• The President of the Confederal Group of the European United Left asked why it wasn’t possible originally to have a public meeting. A few questions ensued, covering most of what others had already asked.
  • The… President? of the Europe of Freedom and Direct Democracy… well, he made a fool of himself and made us waste time. Typical of Nigel Farage. Why is he still there? Wasting European taxpayer money and oxygen inside the European Parliament. On a more serious note, Farage’s question was just “Why am I getting less views on my Facebook page?”.
  • The co-chair of the Europe of Nations and Freedom talked about Facebook deleting “fake pages” that were real ones by mistake, only because they were against a specific point of view. He argued that deleting Facebook accounts and pages are not compatible with freedom of expression, and that the hunt for fake news may just be an excuse to silence the opposition.

After questions from different political parties present in the European Parliament, 4 questions from other people were asked, due to the lack of time. These questions were in line with the already asked ones.

An hour into the conference, Mr. Zuckerberg was able to finally start answering the questions. Here’s a summary:

  • Hate speech, terrorism and bullying has no place on Facebook. Facebook is developing and using AI tools to flag this content faster than its users. Similar systems will be used for fake news.
  • Facebook is looking into fake news. Mr. Zuckerberg explained that most fake news are divided in 3 groups. The first one is spam, financially motivated, by trying to publish the most absurd story. The second category is fake accounts, who are more likely to spread misinformation, as they have less accountability. The last category is people sharing fake news without realizing they are actually fake news. To fight this third category, Facebook is working with third-party fact-checkers.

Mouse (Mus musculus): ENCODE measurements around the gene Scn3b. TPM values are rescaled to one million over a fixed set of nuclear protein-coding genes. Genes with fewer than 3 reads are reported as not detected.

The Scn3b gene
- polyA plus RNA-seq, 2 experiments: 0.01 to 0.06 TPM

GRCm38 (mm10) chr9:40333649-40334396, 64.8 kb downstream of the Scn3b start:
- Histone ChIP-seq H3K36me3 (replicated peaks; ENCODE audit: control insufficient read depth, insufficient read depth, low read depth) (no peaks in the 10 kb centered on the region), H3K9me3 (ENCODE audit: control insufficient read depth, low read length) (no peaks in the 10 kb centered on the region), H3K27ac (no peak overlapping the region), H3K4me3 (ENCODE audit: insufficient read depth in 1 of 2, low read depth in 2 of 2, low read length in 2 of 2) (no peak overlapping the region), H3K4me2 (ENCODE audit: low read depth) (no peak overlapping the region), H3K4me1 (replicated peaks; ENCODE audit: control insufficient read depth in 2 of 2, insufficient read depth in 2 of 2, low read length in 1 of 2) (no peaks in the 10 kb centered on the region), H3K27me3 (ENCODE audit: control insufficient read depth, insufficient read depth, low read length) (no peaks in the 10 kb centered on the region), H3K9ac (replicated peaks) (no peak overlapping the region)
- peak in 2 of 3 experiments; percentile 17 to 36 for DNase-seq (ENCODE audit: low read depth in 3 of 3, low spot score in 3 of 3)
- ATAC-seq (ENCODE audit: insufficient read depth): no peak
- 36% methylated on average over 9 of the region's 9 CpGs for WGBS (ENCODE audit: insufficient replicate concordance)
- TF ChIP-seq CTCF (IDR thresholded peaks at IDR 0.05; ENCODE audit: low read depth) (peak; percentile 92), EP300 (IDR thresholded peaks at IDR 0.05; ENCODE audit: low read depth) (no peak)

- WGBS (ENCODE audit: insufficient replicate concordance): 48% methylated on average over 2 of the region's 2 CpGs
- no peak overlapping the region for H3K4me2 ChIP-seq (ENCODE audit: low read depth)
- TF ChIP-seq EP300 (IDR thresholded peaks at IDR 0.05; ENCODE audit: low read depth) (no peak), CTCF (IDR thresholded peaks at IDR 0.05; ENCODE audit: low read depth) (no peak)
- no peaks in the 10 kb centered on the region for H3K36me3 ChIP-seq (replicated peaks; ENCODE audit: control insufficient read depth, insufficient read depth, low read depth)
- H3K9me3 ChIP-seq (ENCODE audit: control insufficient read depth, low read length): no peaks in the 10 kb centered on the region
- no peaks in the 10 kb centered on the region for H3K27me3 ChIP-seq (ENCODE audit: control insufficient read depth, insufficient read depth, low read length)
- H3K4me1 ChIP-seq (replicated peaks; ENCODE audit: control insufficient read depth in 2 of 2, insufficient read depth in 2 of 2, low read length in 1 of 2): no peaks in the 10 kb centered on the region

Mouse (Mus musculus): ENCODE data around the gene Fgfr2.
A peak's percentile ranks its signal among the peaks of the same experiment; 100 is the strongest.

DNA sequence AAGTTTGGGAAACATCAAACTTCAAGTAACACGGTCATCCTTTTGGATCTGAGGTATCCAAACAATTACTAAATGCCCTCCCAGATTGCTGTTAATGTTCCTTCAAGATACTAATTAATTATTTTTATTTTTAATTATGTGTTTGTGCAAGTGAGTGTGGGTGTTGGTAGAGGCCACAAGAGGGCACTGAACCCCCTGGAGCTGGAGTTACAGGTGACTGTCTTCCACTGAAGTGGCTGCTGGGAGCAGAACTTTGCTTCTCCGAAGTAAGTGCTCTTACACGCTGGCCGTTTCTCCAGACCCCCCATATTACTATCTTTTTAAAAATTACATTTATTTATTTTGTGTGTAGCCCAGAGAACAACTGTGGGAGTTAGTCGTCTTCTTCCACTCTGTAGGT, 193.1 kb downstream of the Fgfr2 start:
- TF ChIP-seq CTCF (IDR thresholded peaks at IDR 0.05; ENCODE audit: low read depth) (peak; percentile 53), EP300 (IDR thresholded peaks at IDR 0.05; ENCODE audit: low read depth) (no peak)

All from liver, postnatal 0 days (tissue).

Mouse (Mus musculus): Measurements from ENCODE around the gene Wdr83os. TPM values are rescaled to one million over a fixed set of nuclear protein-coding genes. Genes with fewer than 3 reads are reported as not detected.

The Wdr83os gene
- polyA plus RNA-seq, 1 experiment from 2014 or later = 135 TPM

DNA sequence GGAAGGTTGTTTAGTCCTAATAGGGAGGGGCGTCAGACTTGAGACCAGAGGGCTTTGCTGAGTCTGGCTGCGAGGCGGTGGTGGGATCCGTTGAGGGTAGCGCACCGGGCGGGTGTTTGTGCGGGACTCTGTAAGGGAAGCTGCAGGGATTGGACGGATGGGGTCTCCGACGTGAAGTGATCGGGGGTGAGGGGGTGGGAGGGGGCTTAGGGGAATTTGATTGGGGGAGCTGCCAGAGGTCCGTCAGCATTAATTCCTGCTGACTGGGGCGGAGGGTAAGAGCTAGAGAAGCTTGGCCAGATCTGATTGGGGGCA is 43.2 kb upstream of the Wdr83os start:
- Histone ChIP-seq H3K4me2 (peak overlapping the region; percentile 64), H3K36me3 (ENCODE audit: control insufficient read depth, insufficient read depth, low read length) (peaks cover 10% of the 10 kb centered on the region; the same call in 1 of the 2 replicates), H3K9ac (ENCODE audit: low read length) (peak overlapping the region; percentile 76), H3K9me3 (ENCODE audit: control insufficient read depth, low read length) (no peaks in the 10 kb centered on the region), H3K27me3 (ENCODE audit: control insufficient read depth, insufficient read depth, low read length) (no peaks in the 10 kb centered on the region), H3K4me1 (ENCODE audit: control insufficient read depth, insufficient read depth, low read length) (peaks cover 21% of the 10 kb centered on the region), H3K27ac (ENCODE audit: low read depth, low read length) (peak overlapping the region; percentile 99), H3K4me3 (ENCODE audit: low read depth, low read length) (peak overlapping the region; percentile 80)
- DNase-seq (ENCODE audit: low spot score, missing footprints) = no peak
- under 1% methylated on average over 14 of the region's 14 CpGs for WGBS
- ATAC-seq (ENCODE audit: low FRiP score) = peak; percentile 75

• Facebook will work and implement more techniques to fight fake news and misinformation during the elections that are held around Europe in 2018 and 2019.
  • Mr. Zuckerberg talked how the problem is not regulation, but which way is the good way to implemented it.
  • He then talked about monopoly and competition. In a few words, he doesn’t believe Facebook has a monopoly, as the average user uses 8 different applications to connect and communicate with people.
  • Facebook will be GDPR compliant on May 25th.
  • Facebook is not politically biased.
  • Mr. Zuckerberg cut short of some questions, such as about “Shadow profiles”. He didn’t reply to how users can access data gathered by Facebook if they don’t have an account with them. Detailed answers will be given later.

Due to the shortness of the conference, which was… asked by Mr. Zuckerberg? some of the questions were left unanswered. Some of the people who had asked questions left unanswered tried to ask them again, with Mr. Zuckerberg cutting them short, probably uninterested or unable to reply to them.

This definitely left a bad taste in the mouth of some of the present people.

A lot more was discussed in the European Parliament than in the US Congress, as most people present in the EP didn’t need explanations about what and how Facebook works, contrary to what happened in the US. But, overall, it seems we didn’t learn much about the situation, and the whole Cambridge Analytica issue was left more or less pending.